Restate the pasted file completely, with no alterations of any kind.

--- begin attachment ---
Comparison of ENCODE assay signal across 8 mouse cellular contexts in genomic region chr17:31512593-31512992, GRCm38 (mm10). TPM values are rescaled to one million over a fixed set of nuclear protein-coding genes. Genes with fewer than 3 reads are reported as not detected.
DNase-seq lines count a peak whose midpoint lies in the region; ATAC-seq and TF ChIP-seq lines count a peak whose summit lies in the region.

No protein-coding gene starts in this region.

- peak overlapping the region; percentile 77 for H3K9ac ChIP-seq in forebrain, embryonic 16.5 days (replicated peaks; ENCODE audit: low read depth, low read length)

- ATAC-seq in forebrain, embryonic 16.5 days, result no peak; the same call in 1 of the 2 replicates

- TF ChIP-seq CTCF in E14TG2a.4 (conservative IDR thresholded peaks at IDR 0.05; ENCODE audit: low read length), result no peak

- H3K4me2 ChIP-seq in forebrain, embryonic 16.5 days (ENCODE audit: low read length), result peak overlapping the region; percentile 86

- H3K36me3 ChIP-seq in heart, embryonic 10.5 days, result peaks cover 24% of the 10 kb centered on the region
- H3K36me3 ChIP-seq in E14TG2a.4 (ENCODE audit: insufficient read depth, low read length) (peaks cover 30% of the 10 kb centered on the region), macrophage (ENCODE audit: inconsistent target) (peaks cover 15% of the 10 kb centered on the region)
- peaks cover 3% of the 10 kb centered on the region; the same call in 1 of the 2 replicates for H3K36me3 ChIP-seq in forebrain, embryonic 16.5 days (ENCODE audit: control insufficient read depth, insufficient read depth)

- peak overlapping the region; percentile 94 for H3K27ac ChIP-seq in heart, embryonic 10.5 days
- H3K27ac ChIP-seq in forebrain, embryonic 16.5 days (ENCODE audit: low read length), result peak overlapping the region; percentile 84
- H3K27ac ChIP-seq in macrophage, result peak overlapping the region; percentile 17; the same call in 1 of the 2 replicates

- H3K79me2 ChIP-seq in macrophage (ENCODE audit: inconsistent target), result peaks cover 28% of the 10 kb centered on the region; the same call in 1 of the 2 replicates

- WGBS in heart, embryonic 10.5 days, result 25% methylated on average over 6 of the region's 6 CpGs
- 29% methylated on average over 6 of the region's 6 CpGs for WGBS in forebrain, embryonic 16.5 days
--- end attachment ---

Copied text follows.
Comparison of ENCODE assay signal across 8 mouse cellular contexts in genomic region chr17:31512593-31512992, GRCm38 (mm10). TPM values are rescaled to one million over a fixed set of nuclear protein-coding genes. Genes with fewer than 3 reads are reported as not detected.
DNase-seq lines count a peak whose midpoint lies in the region; ATAC-seq and TF ChIP-seq lines count a peak whose summit lies in the region.

No protein-coding gene starts in this region.

- peak overlapping the region; percentile 77 for H3K9ac ChIP-seq in forebrain, embryonic 16.5 days (replicated peaks; ENCODE audit: low read depth, low read length)

- ATAC-seq in forebrain, embryonic 16.5 days, result no peak; the same call in 1 of the 2 replicates

- TF ChIP-seq CTCF in E14TG2a.4 (conservative IDR thresholded peaks at IDR 0.05; ENCODE audit: low read length), result no peak

- H3K4me2 ChIP-seq in forebrain, embryonic 16.5 days (ENCODE audit: low read length), result peak overlapping the region; percentile 86

- H3K36me3 ChIP-seq in heart, embryonic 10.5 days, result peaks cover 24% of the 10 kb centered on the region
- H3K36me3 ChIP-seq in E14TG2a.4 (ENCODE audit: insufficient read depth, low read length) (peaks cover 30% of the 10 kb centered on the region), macrophage (ENCODE audit: inconsistent target) (peaks cover 15% of the 10 kb centered on the region)
- peaks cover 3% of the 10 kb centered on the region; the same call in 1 of the 2 replicates for H3K36me3 ChIP-seq in forebrain, embryonic 16.5 days (ENCODE audit: control insufficient read depth, insufficient read depth)

- peak overlapping the region; percentile 94 for H3K27ac ChIP-seq in heart, embryonic 10.5 days
- H3K27ac ChIP-seq in forebrain, embryonic 16.5 days (ENCODE audit: low read length), result peak overlapping the region; percentile 84
- H3K27ac ChIP-seq in macrophage, result peak overlapping the region; percentile 17; the same call in 1 of the 2 replicates

- H3K79me2 ChIP-seq in macrophage (ENCODE audit: inconsistent target), result peaks cover 28% of the 10 kb centered on the region; the same call in 1 of the 2 replicates

- WGBS in heart, embryonic 10.5 days, result 25% methylated on average over 6 of the region's 6 CpGs
- 29% methylated on average over 6 of the region's 6 CpGs for WGBS in forebrain, embryonic 16.5 days